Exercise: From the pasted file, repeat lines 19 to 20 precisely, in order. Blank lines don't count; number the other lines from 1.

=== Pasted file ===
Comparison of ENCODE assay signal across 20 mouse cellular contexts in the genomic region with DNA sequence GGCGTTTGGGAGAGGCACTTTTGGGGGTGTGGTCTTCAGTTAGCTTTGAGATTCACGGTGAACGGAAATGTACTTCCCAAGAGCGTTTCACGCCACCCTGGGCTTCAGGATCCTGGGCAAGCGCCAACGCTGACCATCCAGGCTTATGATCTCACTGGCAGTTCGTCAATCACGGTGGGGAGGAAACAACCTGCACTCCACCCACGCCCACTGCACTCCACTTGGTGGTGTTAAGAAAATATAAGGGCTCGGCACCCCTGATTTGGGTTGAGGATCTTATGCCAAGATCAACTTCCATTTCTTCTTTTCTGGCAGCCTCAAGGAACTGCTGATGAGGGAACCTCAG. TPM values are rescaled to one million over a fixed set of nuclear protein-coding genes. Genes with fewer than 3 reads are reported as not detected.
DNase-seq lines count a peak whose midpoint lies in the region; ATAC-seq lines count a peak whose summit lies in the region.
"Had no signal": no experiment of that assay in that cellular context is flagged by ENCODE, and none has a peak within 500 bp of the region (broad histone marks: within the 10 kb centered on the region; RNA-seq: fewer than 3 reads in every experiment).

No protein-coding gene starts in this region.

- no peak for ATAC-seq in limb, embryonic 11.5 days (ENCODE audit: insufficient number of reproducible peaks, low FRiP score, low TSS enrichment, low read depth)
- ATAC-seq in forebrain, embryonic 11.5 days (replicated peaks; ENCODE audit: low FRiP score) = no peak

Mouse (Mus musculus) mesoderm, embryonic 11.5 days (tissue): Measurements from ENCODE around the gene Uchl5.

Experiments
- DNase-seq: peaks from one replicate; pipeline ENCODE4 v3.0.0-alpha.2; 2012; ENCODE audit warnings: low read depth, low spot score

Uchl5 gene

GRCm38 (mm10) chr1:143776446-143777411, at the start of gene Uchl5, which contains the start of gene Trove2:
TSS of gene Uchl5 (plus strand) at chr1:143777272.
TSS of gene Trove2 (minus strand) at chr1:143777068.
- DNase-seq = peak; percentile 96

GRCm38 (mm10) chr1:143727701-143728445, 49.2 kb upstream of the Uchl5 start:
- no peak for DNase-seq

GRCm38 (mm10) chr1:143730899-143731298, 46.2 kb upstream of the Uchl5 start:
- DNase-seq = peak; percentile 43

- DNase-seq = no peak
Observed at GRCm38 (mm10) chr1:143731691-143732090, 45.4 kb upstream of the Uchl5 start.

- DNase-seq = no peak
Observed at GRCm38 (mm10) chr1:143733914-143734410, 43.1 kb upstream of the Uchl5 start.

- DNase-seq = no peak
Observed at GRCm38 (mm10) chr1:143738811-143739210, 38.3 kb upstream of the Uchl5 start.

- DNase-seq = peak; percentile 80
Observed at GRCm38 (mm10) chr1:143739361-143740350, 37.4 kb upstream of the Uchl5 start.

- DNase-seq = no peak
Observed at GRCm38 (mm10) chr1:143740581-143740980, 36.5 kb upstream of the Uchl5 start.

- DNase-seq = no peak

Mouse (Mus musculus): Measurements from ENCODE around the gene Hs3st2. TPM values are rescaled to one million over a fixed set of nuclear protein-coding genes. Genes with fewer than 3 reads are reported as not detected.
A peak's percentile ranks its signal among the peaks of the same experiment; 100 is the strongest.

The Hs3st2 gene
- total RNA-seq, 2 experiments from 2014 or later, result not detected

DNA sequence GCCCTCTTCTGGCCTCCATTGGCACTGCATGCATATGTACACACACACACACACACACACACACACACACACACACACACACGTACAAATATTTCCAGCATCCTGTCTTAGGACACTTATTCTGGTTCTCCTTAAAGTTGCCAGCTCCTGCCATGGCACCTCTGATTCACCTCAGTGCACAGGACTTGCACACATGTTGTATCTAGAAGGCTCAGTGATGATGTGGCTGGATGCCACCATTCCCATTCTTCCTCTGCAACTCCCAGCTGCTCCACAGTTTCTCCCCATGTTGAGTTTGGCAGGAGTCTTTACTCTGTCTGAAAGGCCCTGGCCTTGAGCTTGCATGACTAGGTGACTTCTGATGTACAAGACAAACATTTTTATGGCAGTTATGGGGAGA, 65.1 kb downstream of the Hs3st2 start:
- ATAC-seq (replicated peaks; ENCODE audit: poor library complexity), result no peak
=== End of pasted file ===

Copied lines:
- DNase-seq = no peak
Observed at GRCm38 (mm10) chr1:143731691-143732090, 45.4 kb upstream of the Uchl5 start.